als Atheist
Provo, UT

Bill in Nebraska wrote:

"Our failure [to regulate alcohol] will destroy the society in which we live."

Oh, No! The destruction of society argument...again!

The gays getting married will destroy society.
Loosening alcohol laws will destroy society.
Removing crosses from the side of the freeway will destroy society.
Failing to pay off the national debt will destroy society.

yada, yada...

When you religious people are done crying wolf, please let us know so we can get down to the business of actually solving important problems.

Until then, all you do is undermine your own credibility with your fear-mongering and horribilizing paranoia.

steve-0
CLEARFIELD, UT

I love when I hear people who move to Utah and love how family friendly and safe it is then complain they can't find beer or porn. There's a reason why its so pleasant here.

Just as any lobby, the LDS church is well within its rights of free speech to chime in on legislation.

BSU
Lehi, UT

When my wife moved here from Pittsburgh she was surprised to see beer selling in grocery stores, convenience stores, and so on. I didnt realize that there were places with laws stricter than Utah, but I knew Utah had very low rates of death by drunk driving and was always proud that I lived in a State where we put life above getting tourist dollars. I looked up Pittsburgh stats and they had even lower rates of death by automobile accident.

Some people are always angry whenever the LDS Church does anything, builds anything, or speaks on anything, so it's difficult to do anything good in Utah (even if the LDS Church isn't involved at all). Some people scream that Mormons (the Church is all of us) should only be involved in moral issues, but saving lives and helping prevent other drunken mistakes are certainly moral issues.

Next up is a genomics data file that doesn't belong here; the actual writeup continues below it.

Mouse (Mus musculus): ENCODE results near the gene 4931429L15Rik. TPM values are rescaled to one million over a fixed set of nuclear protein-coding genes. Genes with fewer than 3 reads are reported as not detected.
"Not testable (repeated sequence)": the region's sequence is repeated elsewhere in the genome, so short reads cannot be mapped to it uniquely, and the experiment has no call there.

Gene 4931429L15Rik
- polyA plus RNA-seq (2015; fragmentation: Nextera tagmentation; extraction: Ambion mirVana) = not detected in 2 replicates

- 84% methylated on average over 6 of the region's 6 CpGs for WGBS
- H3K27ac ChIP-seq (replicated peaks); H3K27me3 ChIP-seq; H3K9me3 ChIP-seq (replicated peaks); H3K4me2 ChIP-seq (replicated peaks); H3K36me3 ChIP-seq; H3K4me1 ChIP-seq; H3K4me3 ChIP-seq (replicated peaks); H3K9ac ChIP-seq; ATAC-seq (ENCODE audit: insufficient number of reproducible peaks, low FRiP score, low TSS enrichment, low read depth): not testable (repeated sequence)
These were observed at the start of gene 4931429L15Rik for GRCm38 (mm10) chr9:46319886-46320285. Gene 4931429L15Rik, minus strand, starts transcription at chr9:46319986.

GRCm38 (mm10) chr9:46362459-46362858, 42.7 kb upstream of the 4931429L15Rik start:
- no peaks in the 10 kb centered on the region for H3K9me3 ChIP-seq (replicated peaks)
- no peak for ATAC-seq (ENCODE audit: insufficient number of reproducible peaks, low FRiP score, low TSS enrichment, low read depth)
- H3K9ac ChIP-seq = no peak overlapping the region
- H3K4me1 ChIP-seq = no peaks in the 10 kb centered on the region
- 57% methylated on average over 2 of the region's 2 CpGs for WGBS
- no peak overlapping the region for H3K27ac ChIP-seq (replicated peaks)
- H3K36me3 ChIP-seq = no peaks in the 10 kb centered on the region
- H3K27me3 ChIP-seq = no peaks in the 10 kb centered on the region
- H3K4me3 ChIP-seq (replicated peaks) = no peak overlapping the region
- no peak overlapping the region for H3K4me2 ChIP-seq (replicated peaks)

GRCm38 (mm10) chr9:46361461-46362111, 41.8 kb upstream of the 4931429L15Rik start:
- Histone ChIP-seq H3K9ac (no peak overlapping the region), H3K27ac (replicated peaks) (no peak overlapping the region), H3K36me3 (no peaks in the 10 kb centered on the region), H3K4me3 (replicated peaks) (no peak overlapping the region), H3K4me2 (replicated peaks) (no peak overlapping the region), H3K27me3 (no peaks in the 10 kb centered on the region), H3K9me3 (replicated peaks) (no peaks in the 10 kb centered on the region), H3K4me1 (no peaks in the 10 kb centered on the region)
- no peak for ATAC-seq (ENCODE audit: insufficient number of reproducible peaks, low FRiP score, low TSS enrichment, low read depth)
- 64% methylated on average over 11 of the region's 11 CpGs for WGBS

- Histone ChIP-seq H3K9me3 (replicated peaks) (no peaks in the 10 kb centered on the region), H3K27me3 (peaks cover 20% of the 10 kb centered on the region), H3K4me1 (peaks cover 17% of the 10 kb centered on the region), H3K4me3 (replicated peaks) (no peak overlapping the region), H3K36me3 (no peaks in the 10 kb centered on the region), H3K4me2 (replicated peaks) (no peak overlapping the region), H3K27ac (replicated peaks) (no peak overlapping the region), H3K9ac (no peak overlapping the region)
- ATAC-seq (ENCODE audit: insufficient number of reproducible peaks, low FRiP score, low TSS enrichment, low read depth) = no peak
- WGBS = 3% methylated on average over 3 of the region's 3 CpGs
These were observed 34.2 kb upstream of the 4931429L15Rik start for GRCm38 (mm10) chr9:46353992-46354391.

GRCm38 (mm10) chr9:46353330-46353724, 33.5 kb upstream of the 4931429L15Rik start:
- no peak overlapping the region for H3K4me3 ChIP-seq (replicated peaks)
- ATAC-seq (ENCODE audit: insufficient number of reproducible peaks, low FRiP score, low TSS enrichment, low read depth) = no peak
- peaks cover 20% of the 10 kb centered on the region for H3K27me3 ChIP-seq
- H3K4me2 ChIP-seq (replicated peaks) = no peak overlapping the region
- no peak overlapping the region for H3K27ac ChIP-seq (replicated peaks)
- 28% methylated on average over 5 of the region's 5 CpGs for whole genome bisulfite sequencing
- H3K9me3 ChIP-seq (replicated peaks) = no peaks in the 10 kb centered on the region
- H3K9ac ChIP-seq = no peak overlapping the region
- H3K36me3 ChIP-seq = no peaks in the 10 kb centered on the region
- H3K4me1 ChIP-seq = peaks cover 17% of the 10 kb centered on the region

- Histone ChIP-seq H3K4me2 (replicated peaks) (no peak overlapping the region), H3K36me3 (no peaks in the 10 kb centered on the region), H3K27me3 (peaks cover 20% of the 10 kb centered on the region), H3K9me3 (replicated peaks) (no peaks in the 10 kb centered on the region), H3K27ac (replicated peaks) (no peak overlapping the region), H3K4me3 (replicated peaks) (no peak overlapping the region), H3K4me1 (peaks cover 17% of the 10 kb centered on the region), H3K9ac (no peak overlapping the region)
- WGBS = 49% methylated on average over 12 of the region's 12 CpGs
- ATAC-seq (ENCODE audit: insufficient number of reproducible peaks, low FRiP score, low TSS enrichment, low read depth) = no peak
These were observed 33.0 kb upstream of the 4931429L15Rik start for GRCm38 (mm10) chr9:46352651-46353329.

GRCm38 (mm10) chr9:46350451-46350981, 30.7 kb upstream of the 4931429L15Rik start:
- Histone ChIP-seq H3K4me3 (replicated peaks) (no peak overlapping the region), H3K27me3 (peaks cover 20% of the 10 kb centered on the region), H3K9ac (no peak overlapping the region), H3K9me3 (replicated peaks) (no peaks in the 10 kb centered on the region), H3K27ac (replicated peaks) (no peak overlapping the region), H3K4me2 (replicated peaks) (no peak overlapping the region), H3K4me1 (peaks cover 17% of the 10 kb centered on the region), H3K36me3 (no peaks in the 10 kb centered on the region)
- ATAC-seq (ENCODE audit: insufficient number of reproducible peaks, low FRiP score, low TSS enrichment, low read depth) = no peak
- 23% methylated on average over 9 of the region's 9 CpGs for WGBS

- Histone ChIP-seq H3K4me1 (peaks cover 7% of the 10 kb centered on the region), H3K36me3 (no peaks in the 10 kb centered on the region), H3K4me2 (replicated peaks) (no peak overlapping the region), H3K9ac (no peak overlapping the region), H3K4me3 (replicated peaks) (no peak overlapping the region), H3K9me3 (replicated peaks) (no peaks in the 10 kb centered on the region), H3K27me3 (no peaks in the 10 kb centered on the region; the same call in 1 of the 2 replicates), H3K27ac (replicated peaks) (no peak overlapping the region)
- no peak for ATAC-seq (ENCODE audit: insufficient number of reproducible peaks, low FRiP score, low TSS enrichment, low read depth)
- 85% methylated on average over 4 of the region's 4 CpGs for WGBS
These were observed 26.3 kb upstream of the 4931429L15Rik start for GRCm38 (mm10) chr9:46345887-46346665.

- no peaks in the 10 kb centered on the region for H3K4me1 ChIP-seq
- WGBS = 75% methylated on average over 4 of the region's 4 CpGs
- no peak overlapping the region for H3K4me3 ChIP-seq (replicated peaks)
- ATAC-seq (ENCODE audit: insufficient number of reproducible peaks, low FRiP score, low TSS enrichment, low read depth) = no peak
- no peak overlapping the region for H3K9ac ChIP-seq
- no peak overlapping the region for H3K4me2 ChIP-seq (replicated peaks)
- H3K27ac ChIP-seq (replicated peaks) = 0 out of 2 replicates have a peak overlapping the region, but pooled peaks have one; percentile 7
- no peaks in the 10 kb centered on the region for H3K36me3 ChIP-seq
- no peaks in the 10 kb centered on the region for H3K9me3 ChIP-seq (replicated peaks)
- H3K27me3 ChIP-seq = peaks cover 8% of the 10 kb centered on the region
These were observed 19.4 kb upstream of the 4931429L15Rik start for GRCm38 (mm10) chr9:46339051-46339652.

I say let them speak, let everyone speak on the issue before letting a few, who might put dollars and profit over life, decide for all of us.

Zona Zone
Mesa, AZ

This is clearly a P.R. stunt because the result the Hospitality Association would have the Court reach would itself be unconstitutional since it clearly limits free speech of the Church, a violation of the First Amendment. Meanwhile, the claim obviously could not implicate the free exercise clause, so it has to go to the establishment clause. The Church is not a state actor, so it can't be precluded from lobbying. At best, the Hospitality Association may claim that Legislators violate the establishment clause when they listen to the LDS Church, but that is too far attenuated from the Constitution to have merit and is open to claims that such a position is (1) unconstitutionally non-justiciable, (2) imposes an unconstitutional religious test, (3) unconstitutionally restricts free speech, and (4) unconstitutionally targets a religion, a violation of the free exercise clause. The only reasonable conclusion is that the Hospitality Association is attempting to bully the LDS Church into being silent because, legally, their case is an embarrassment.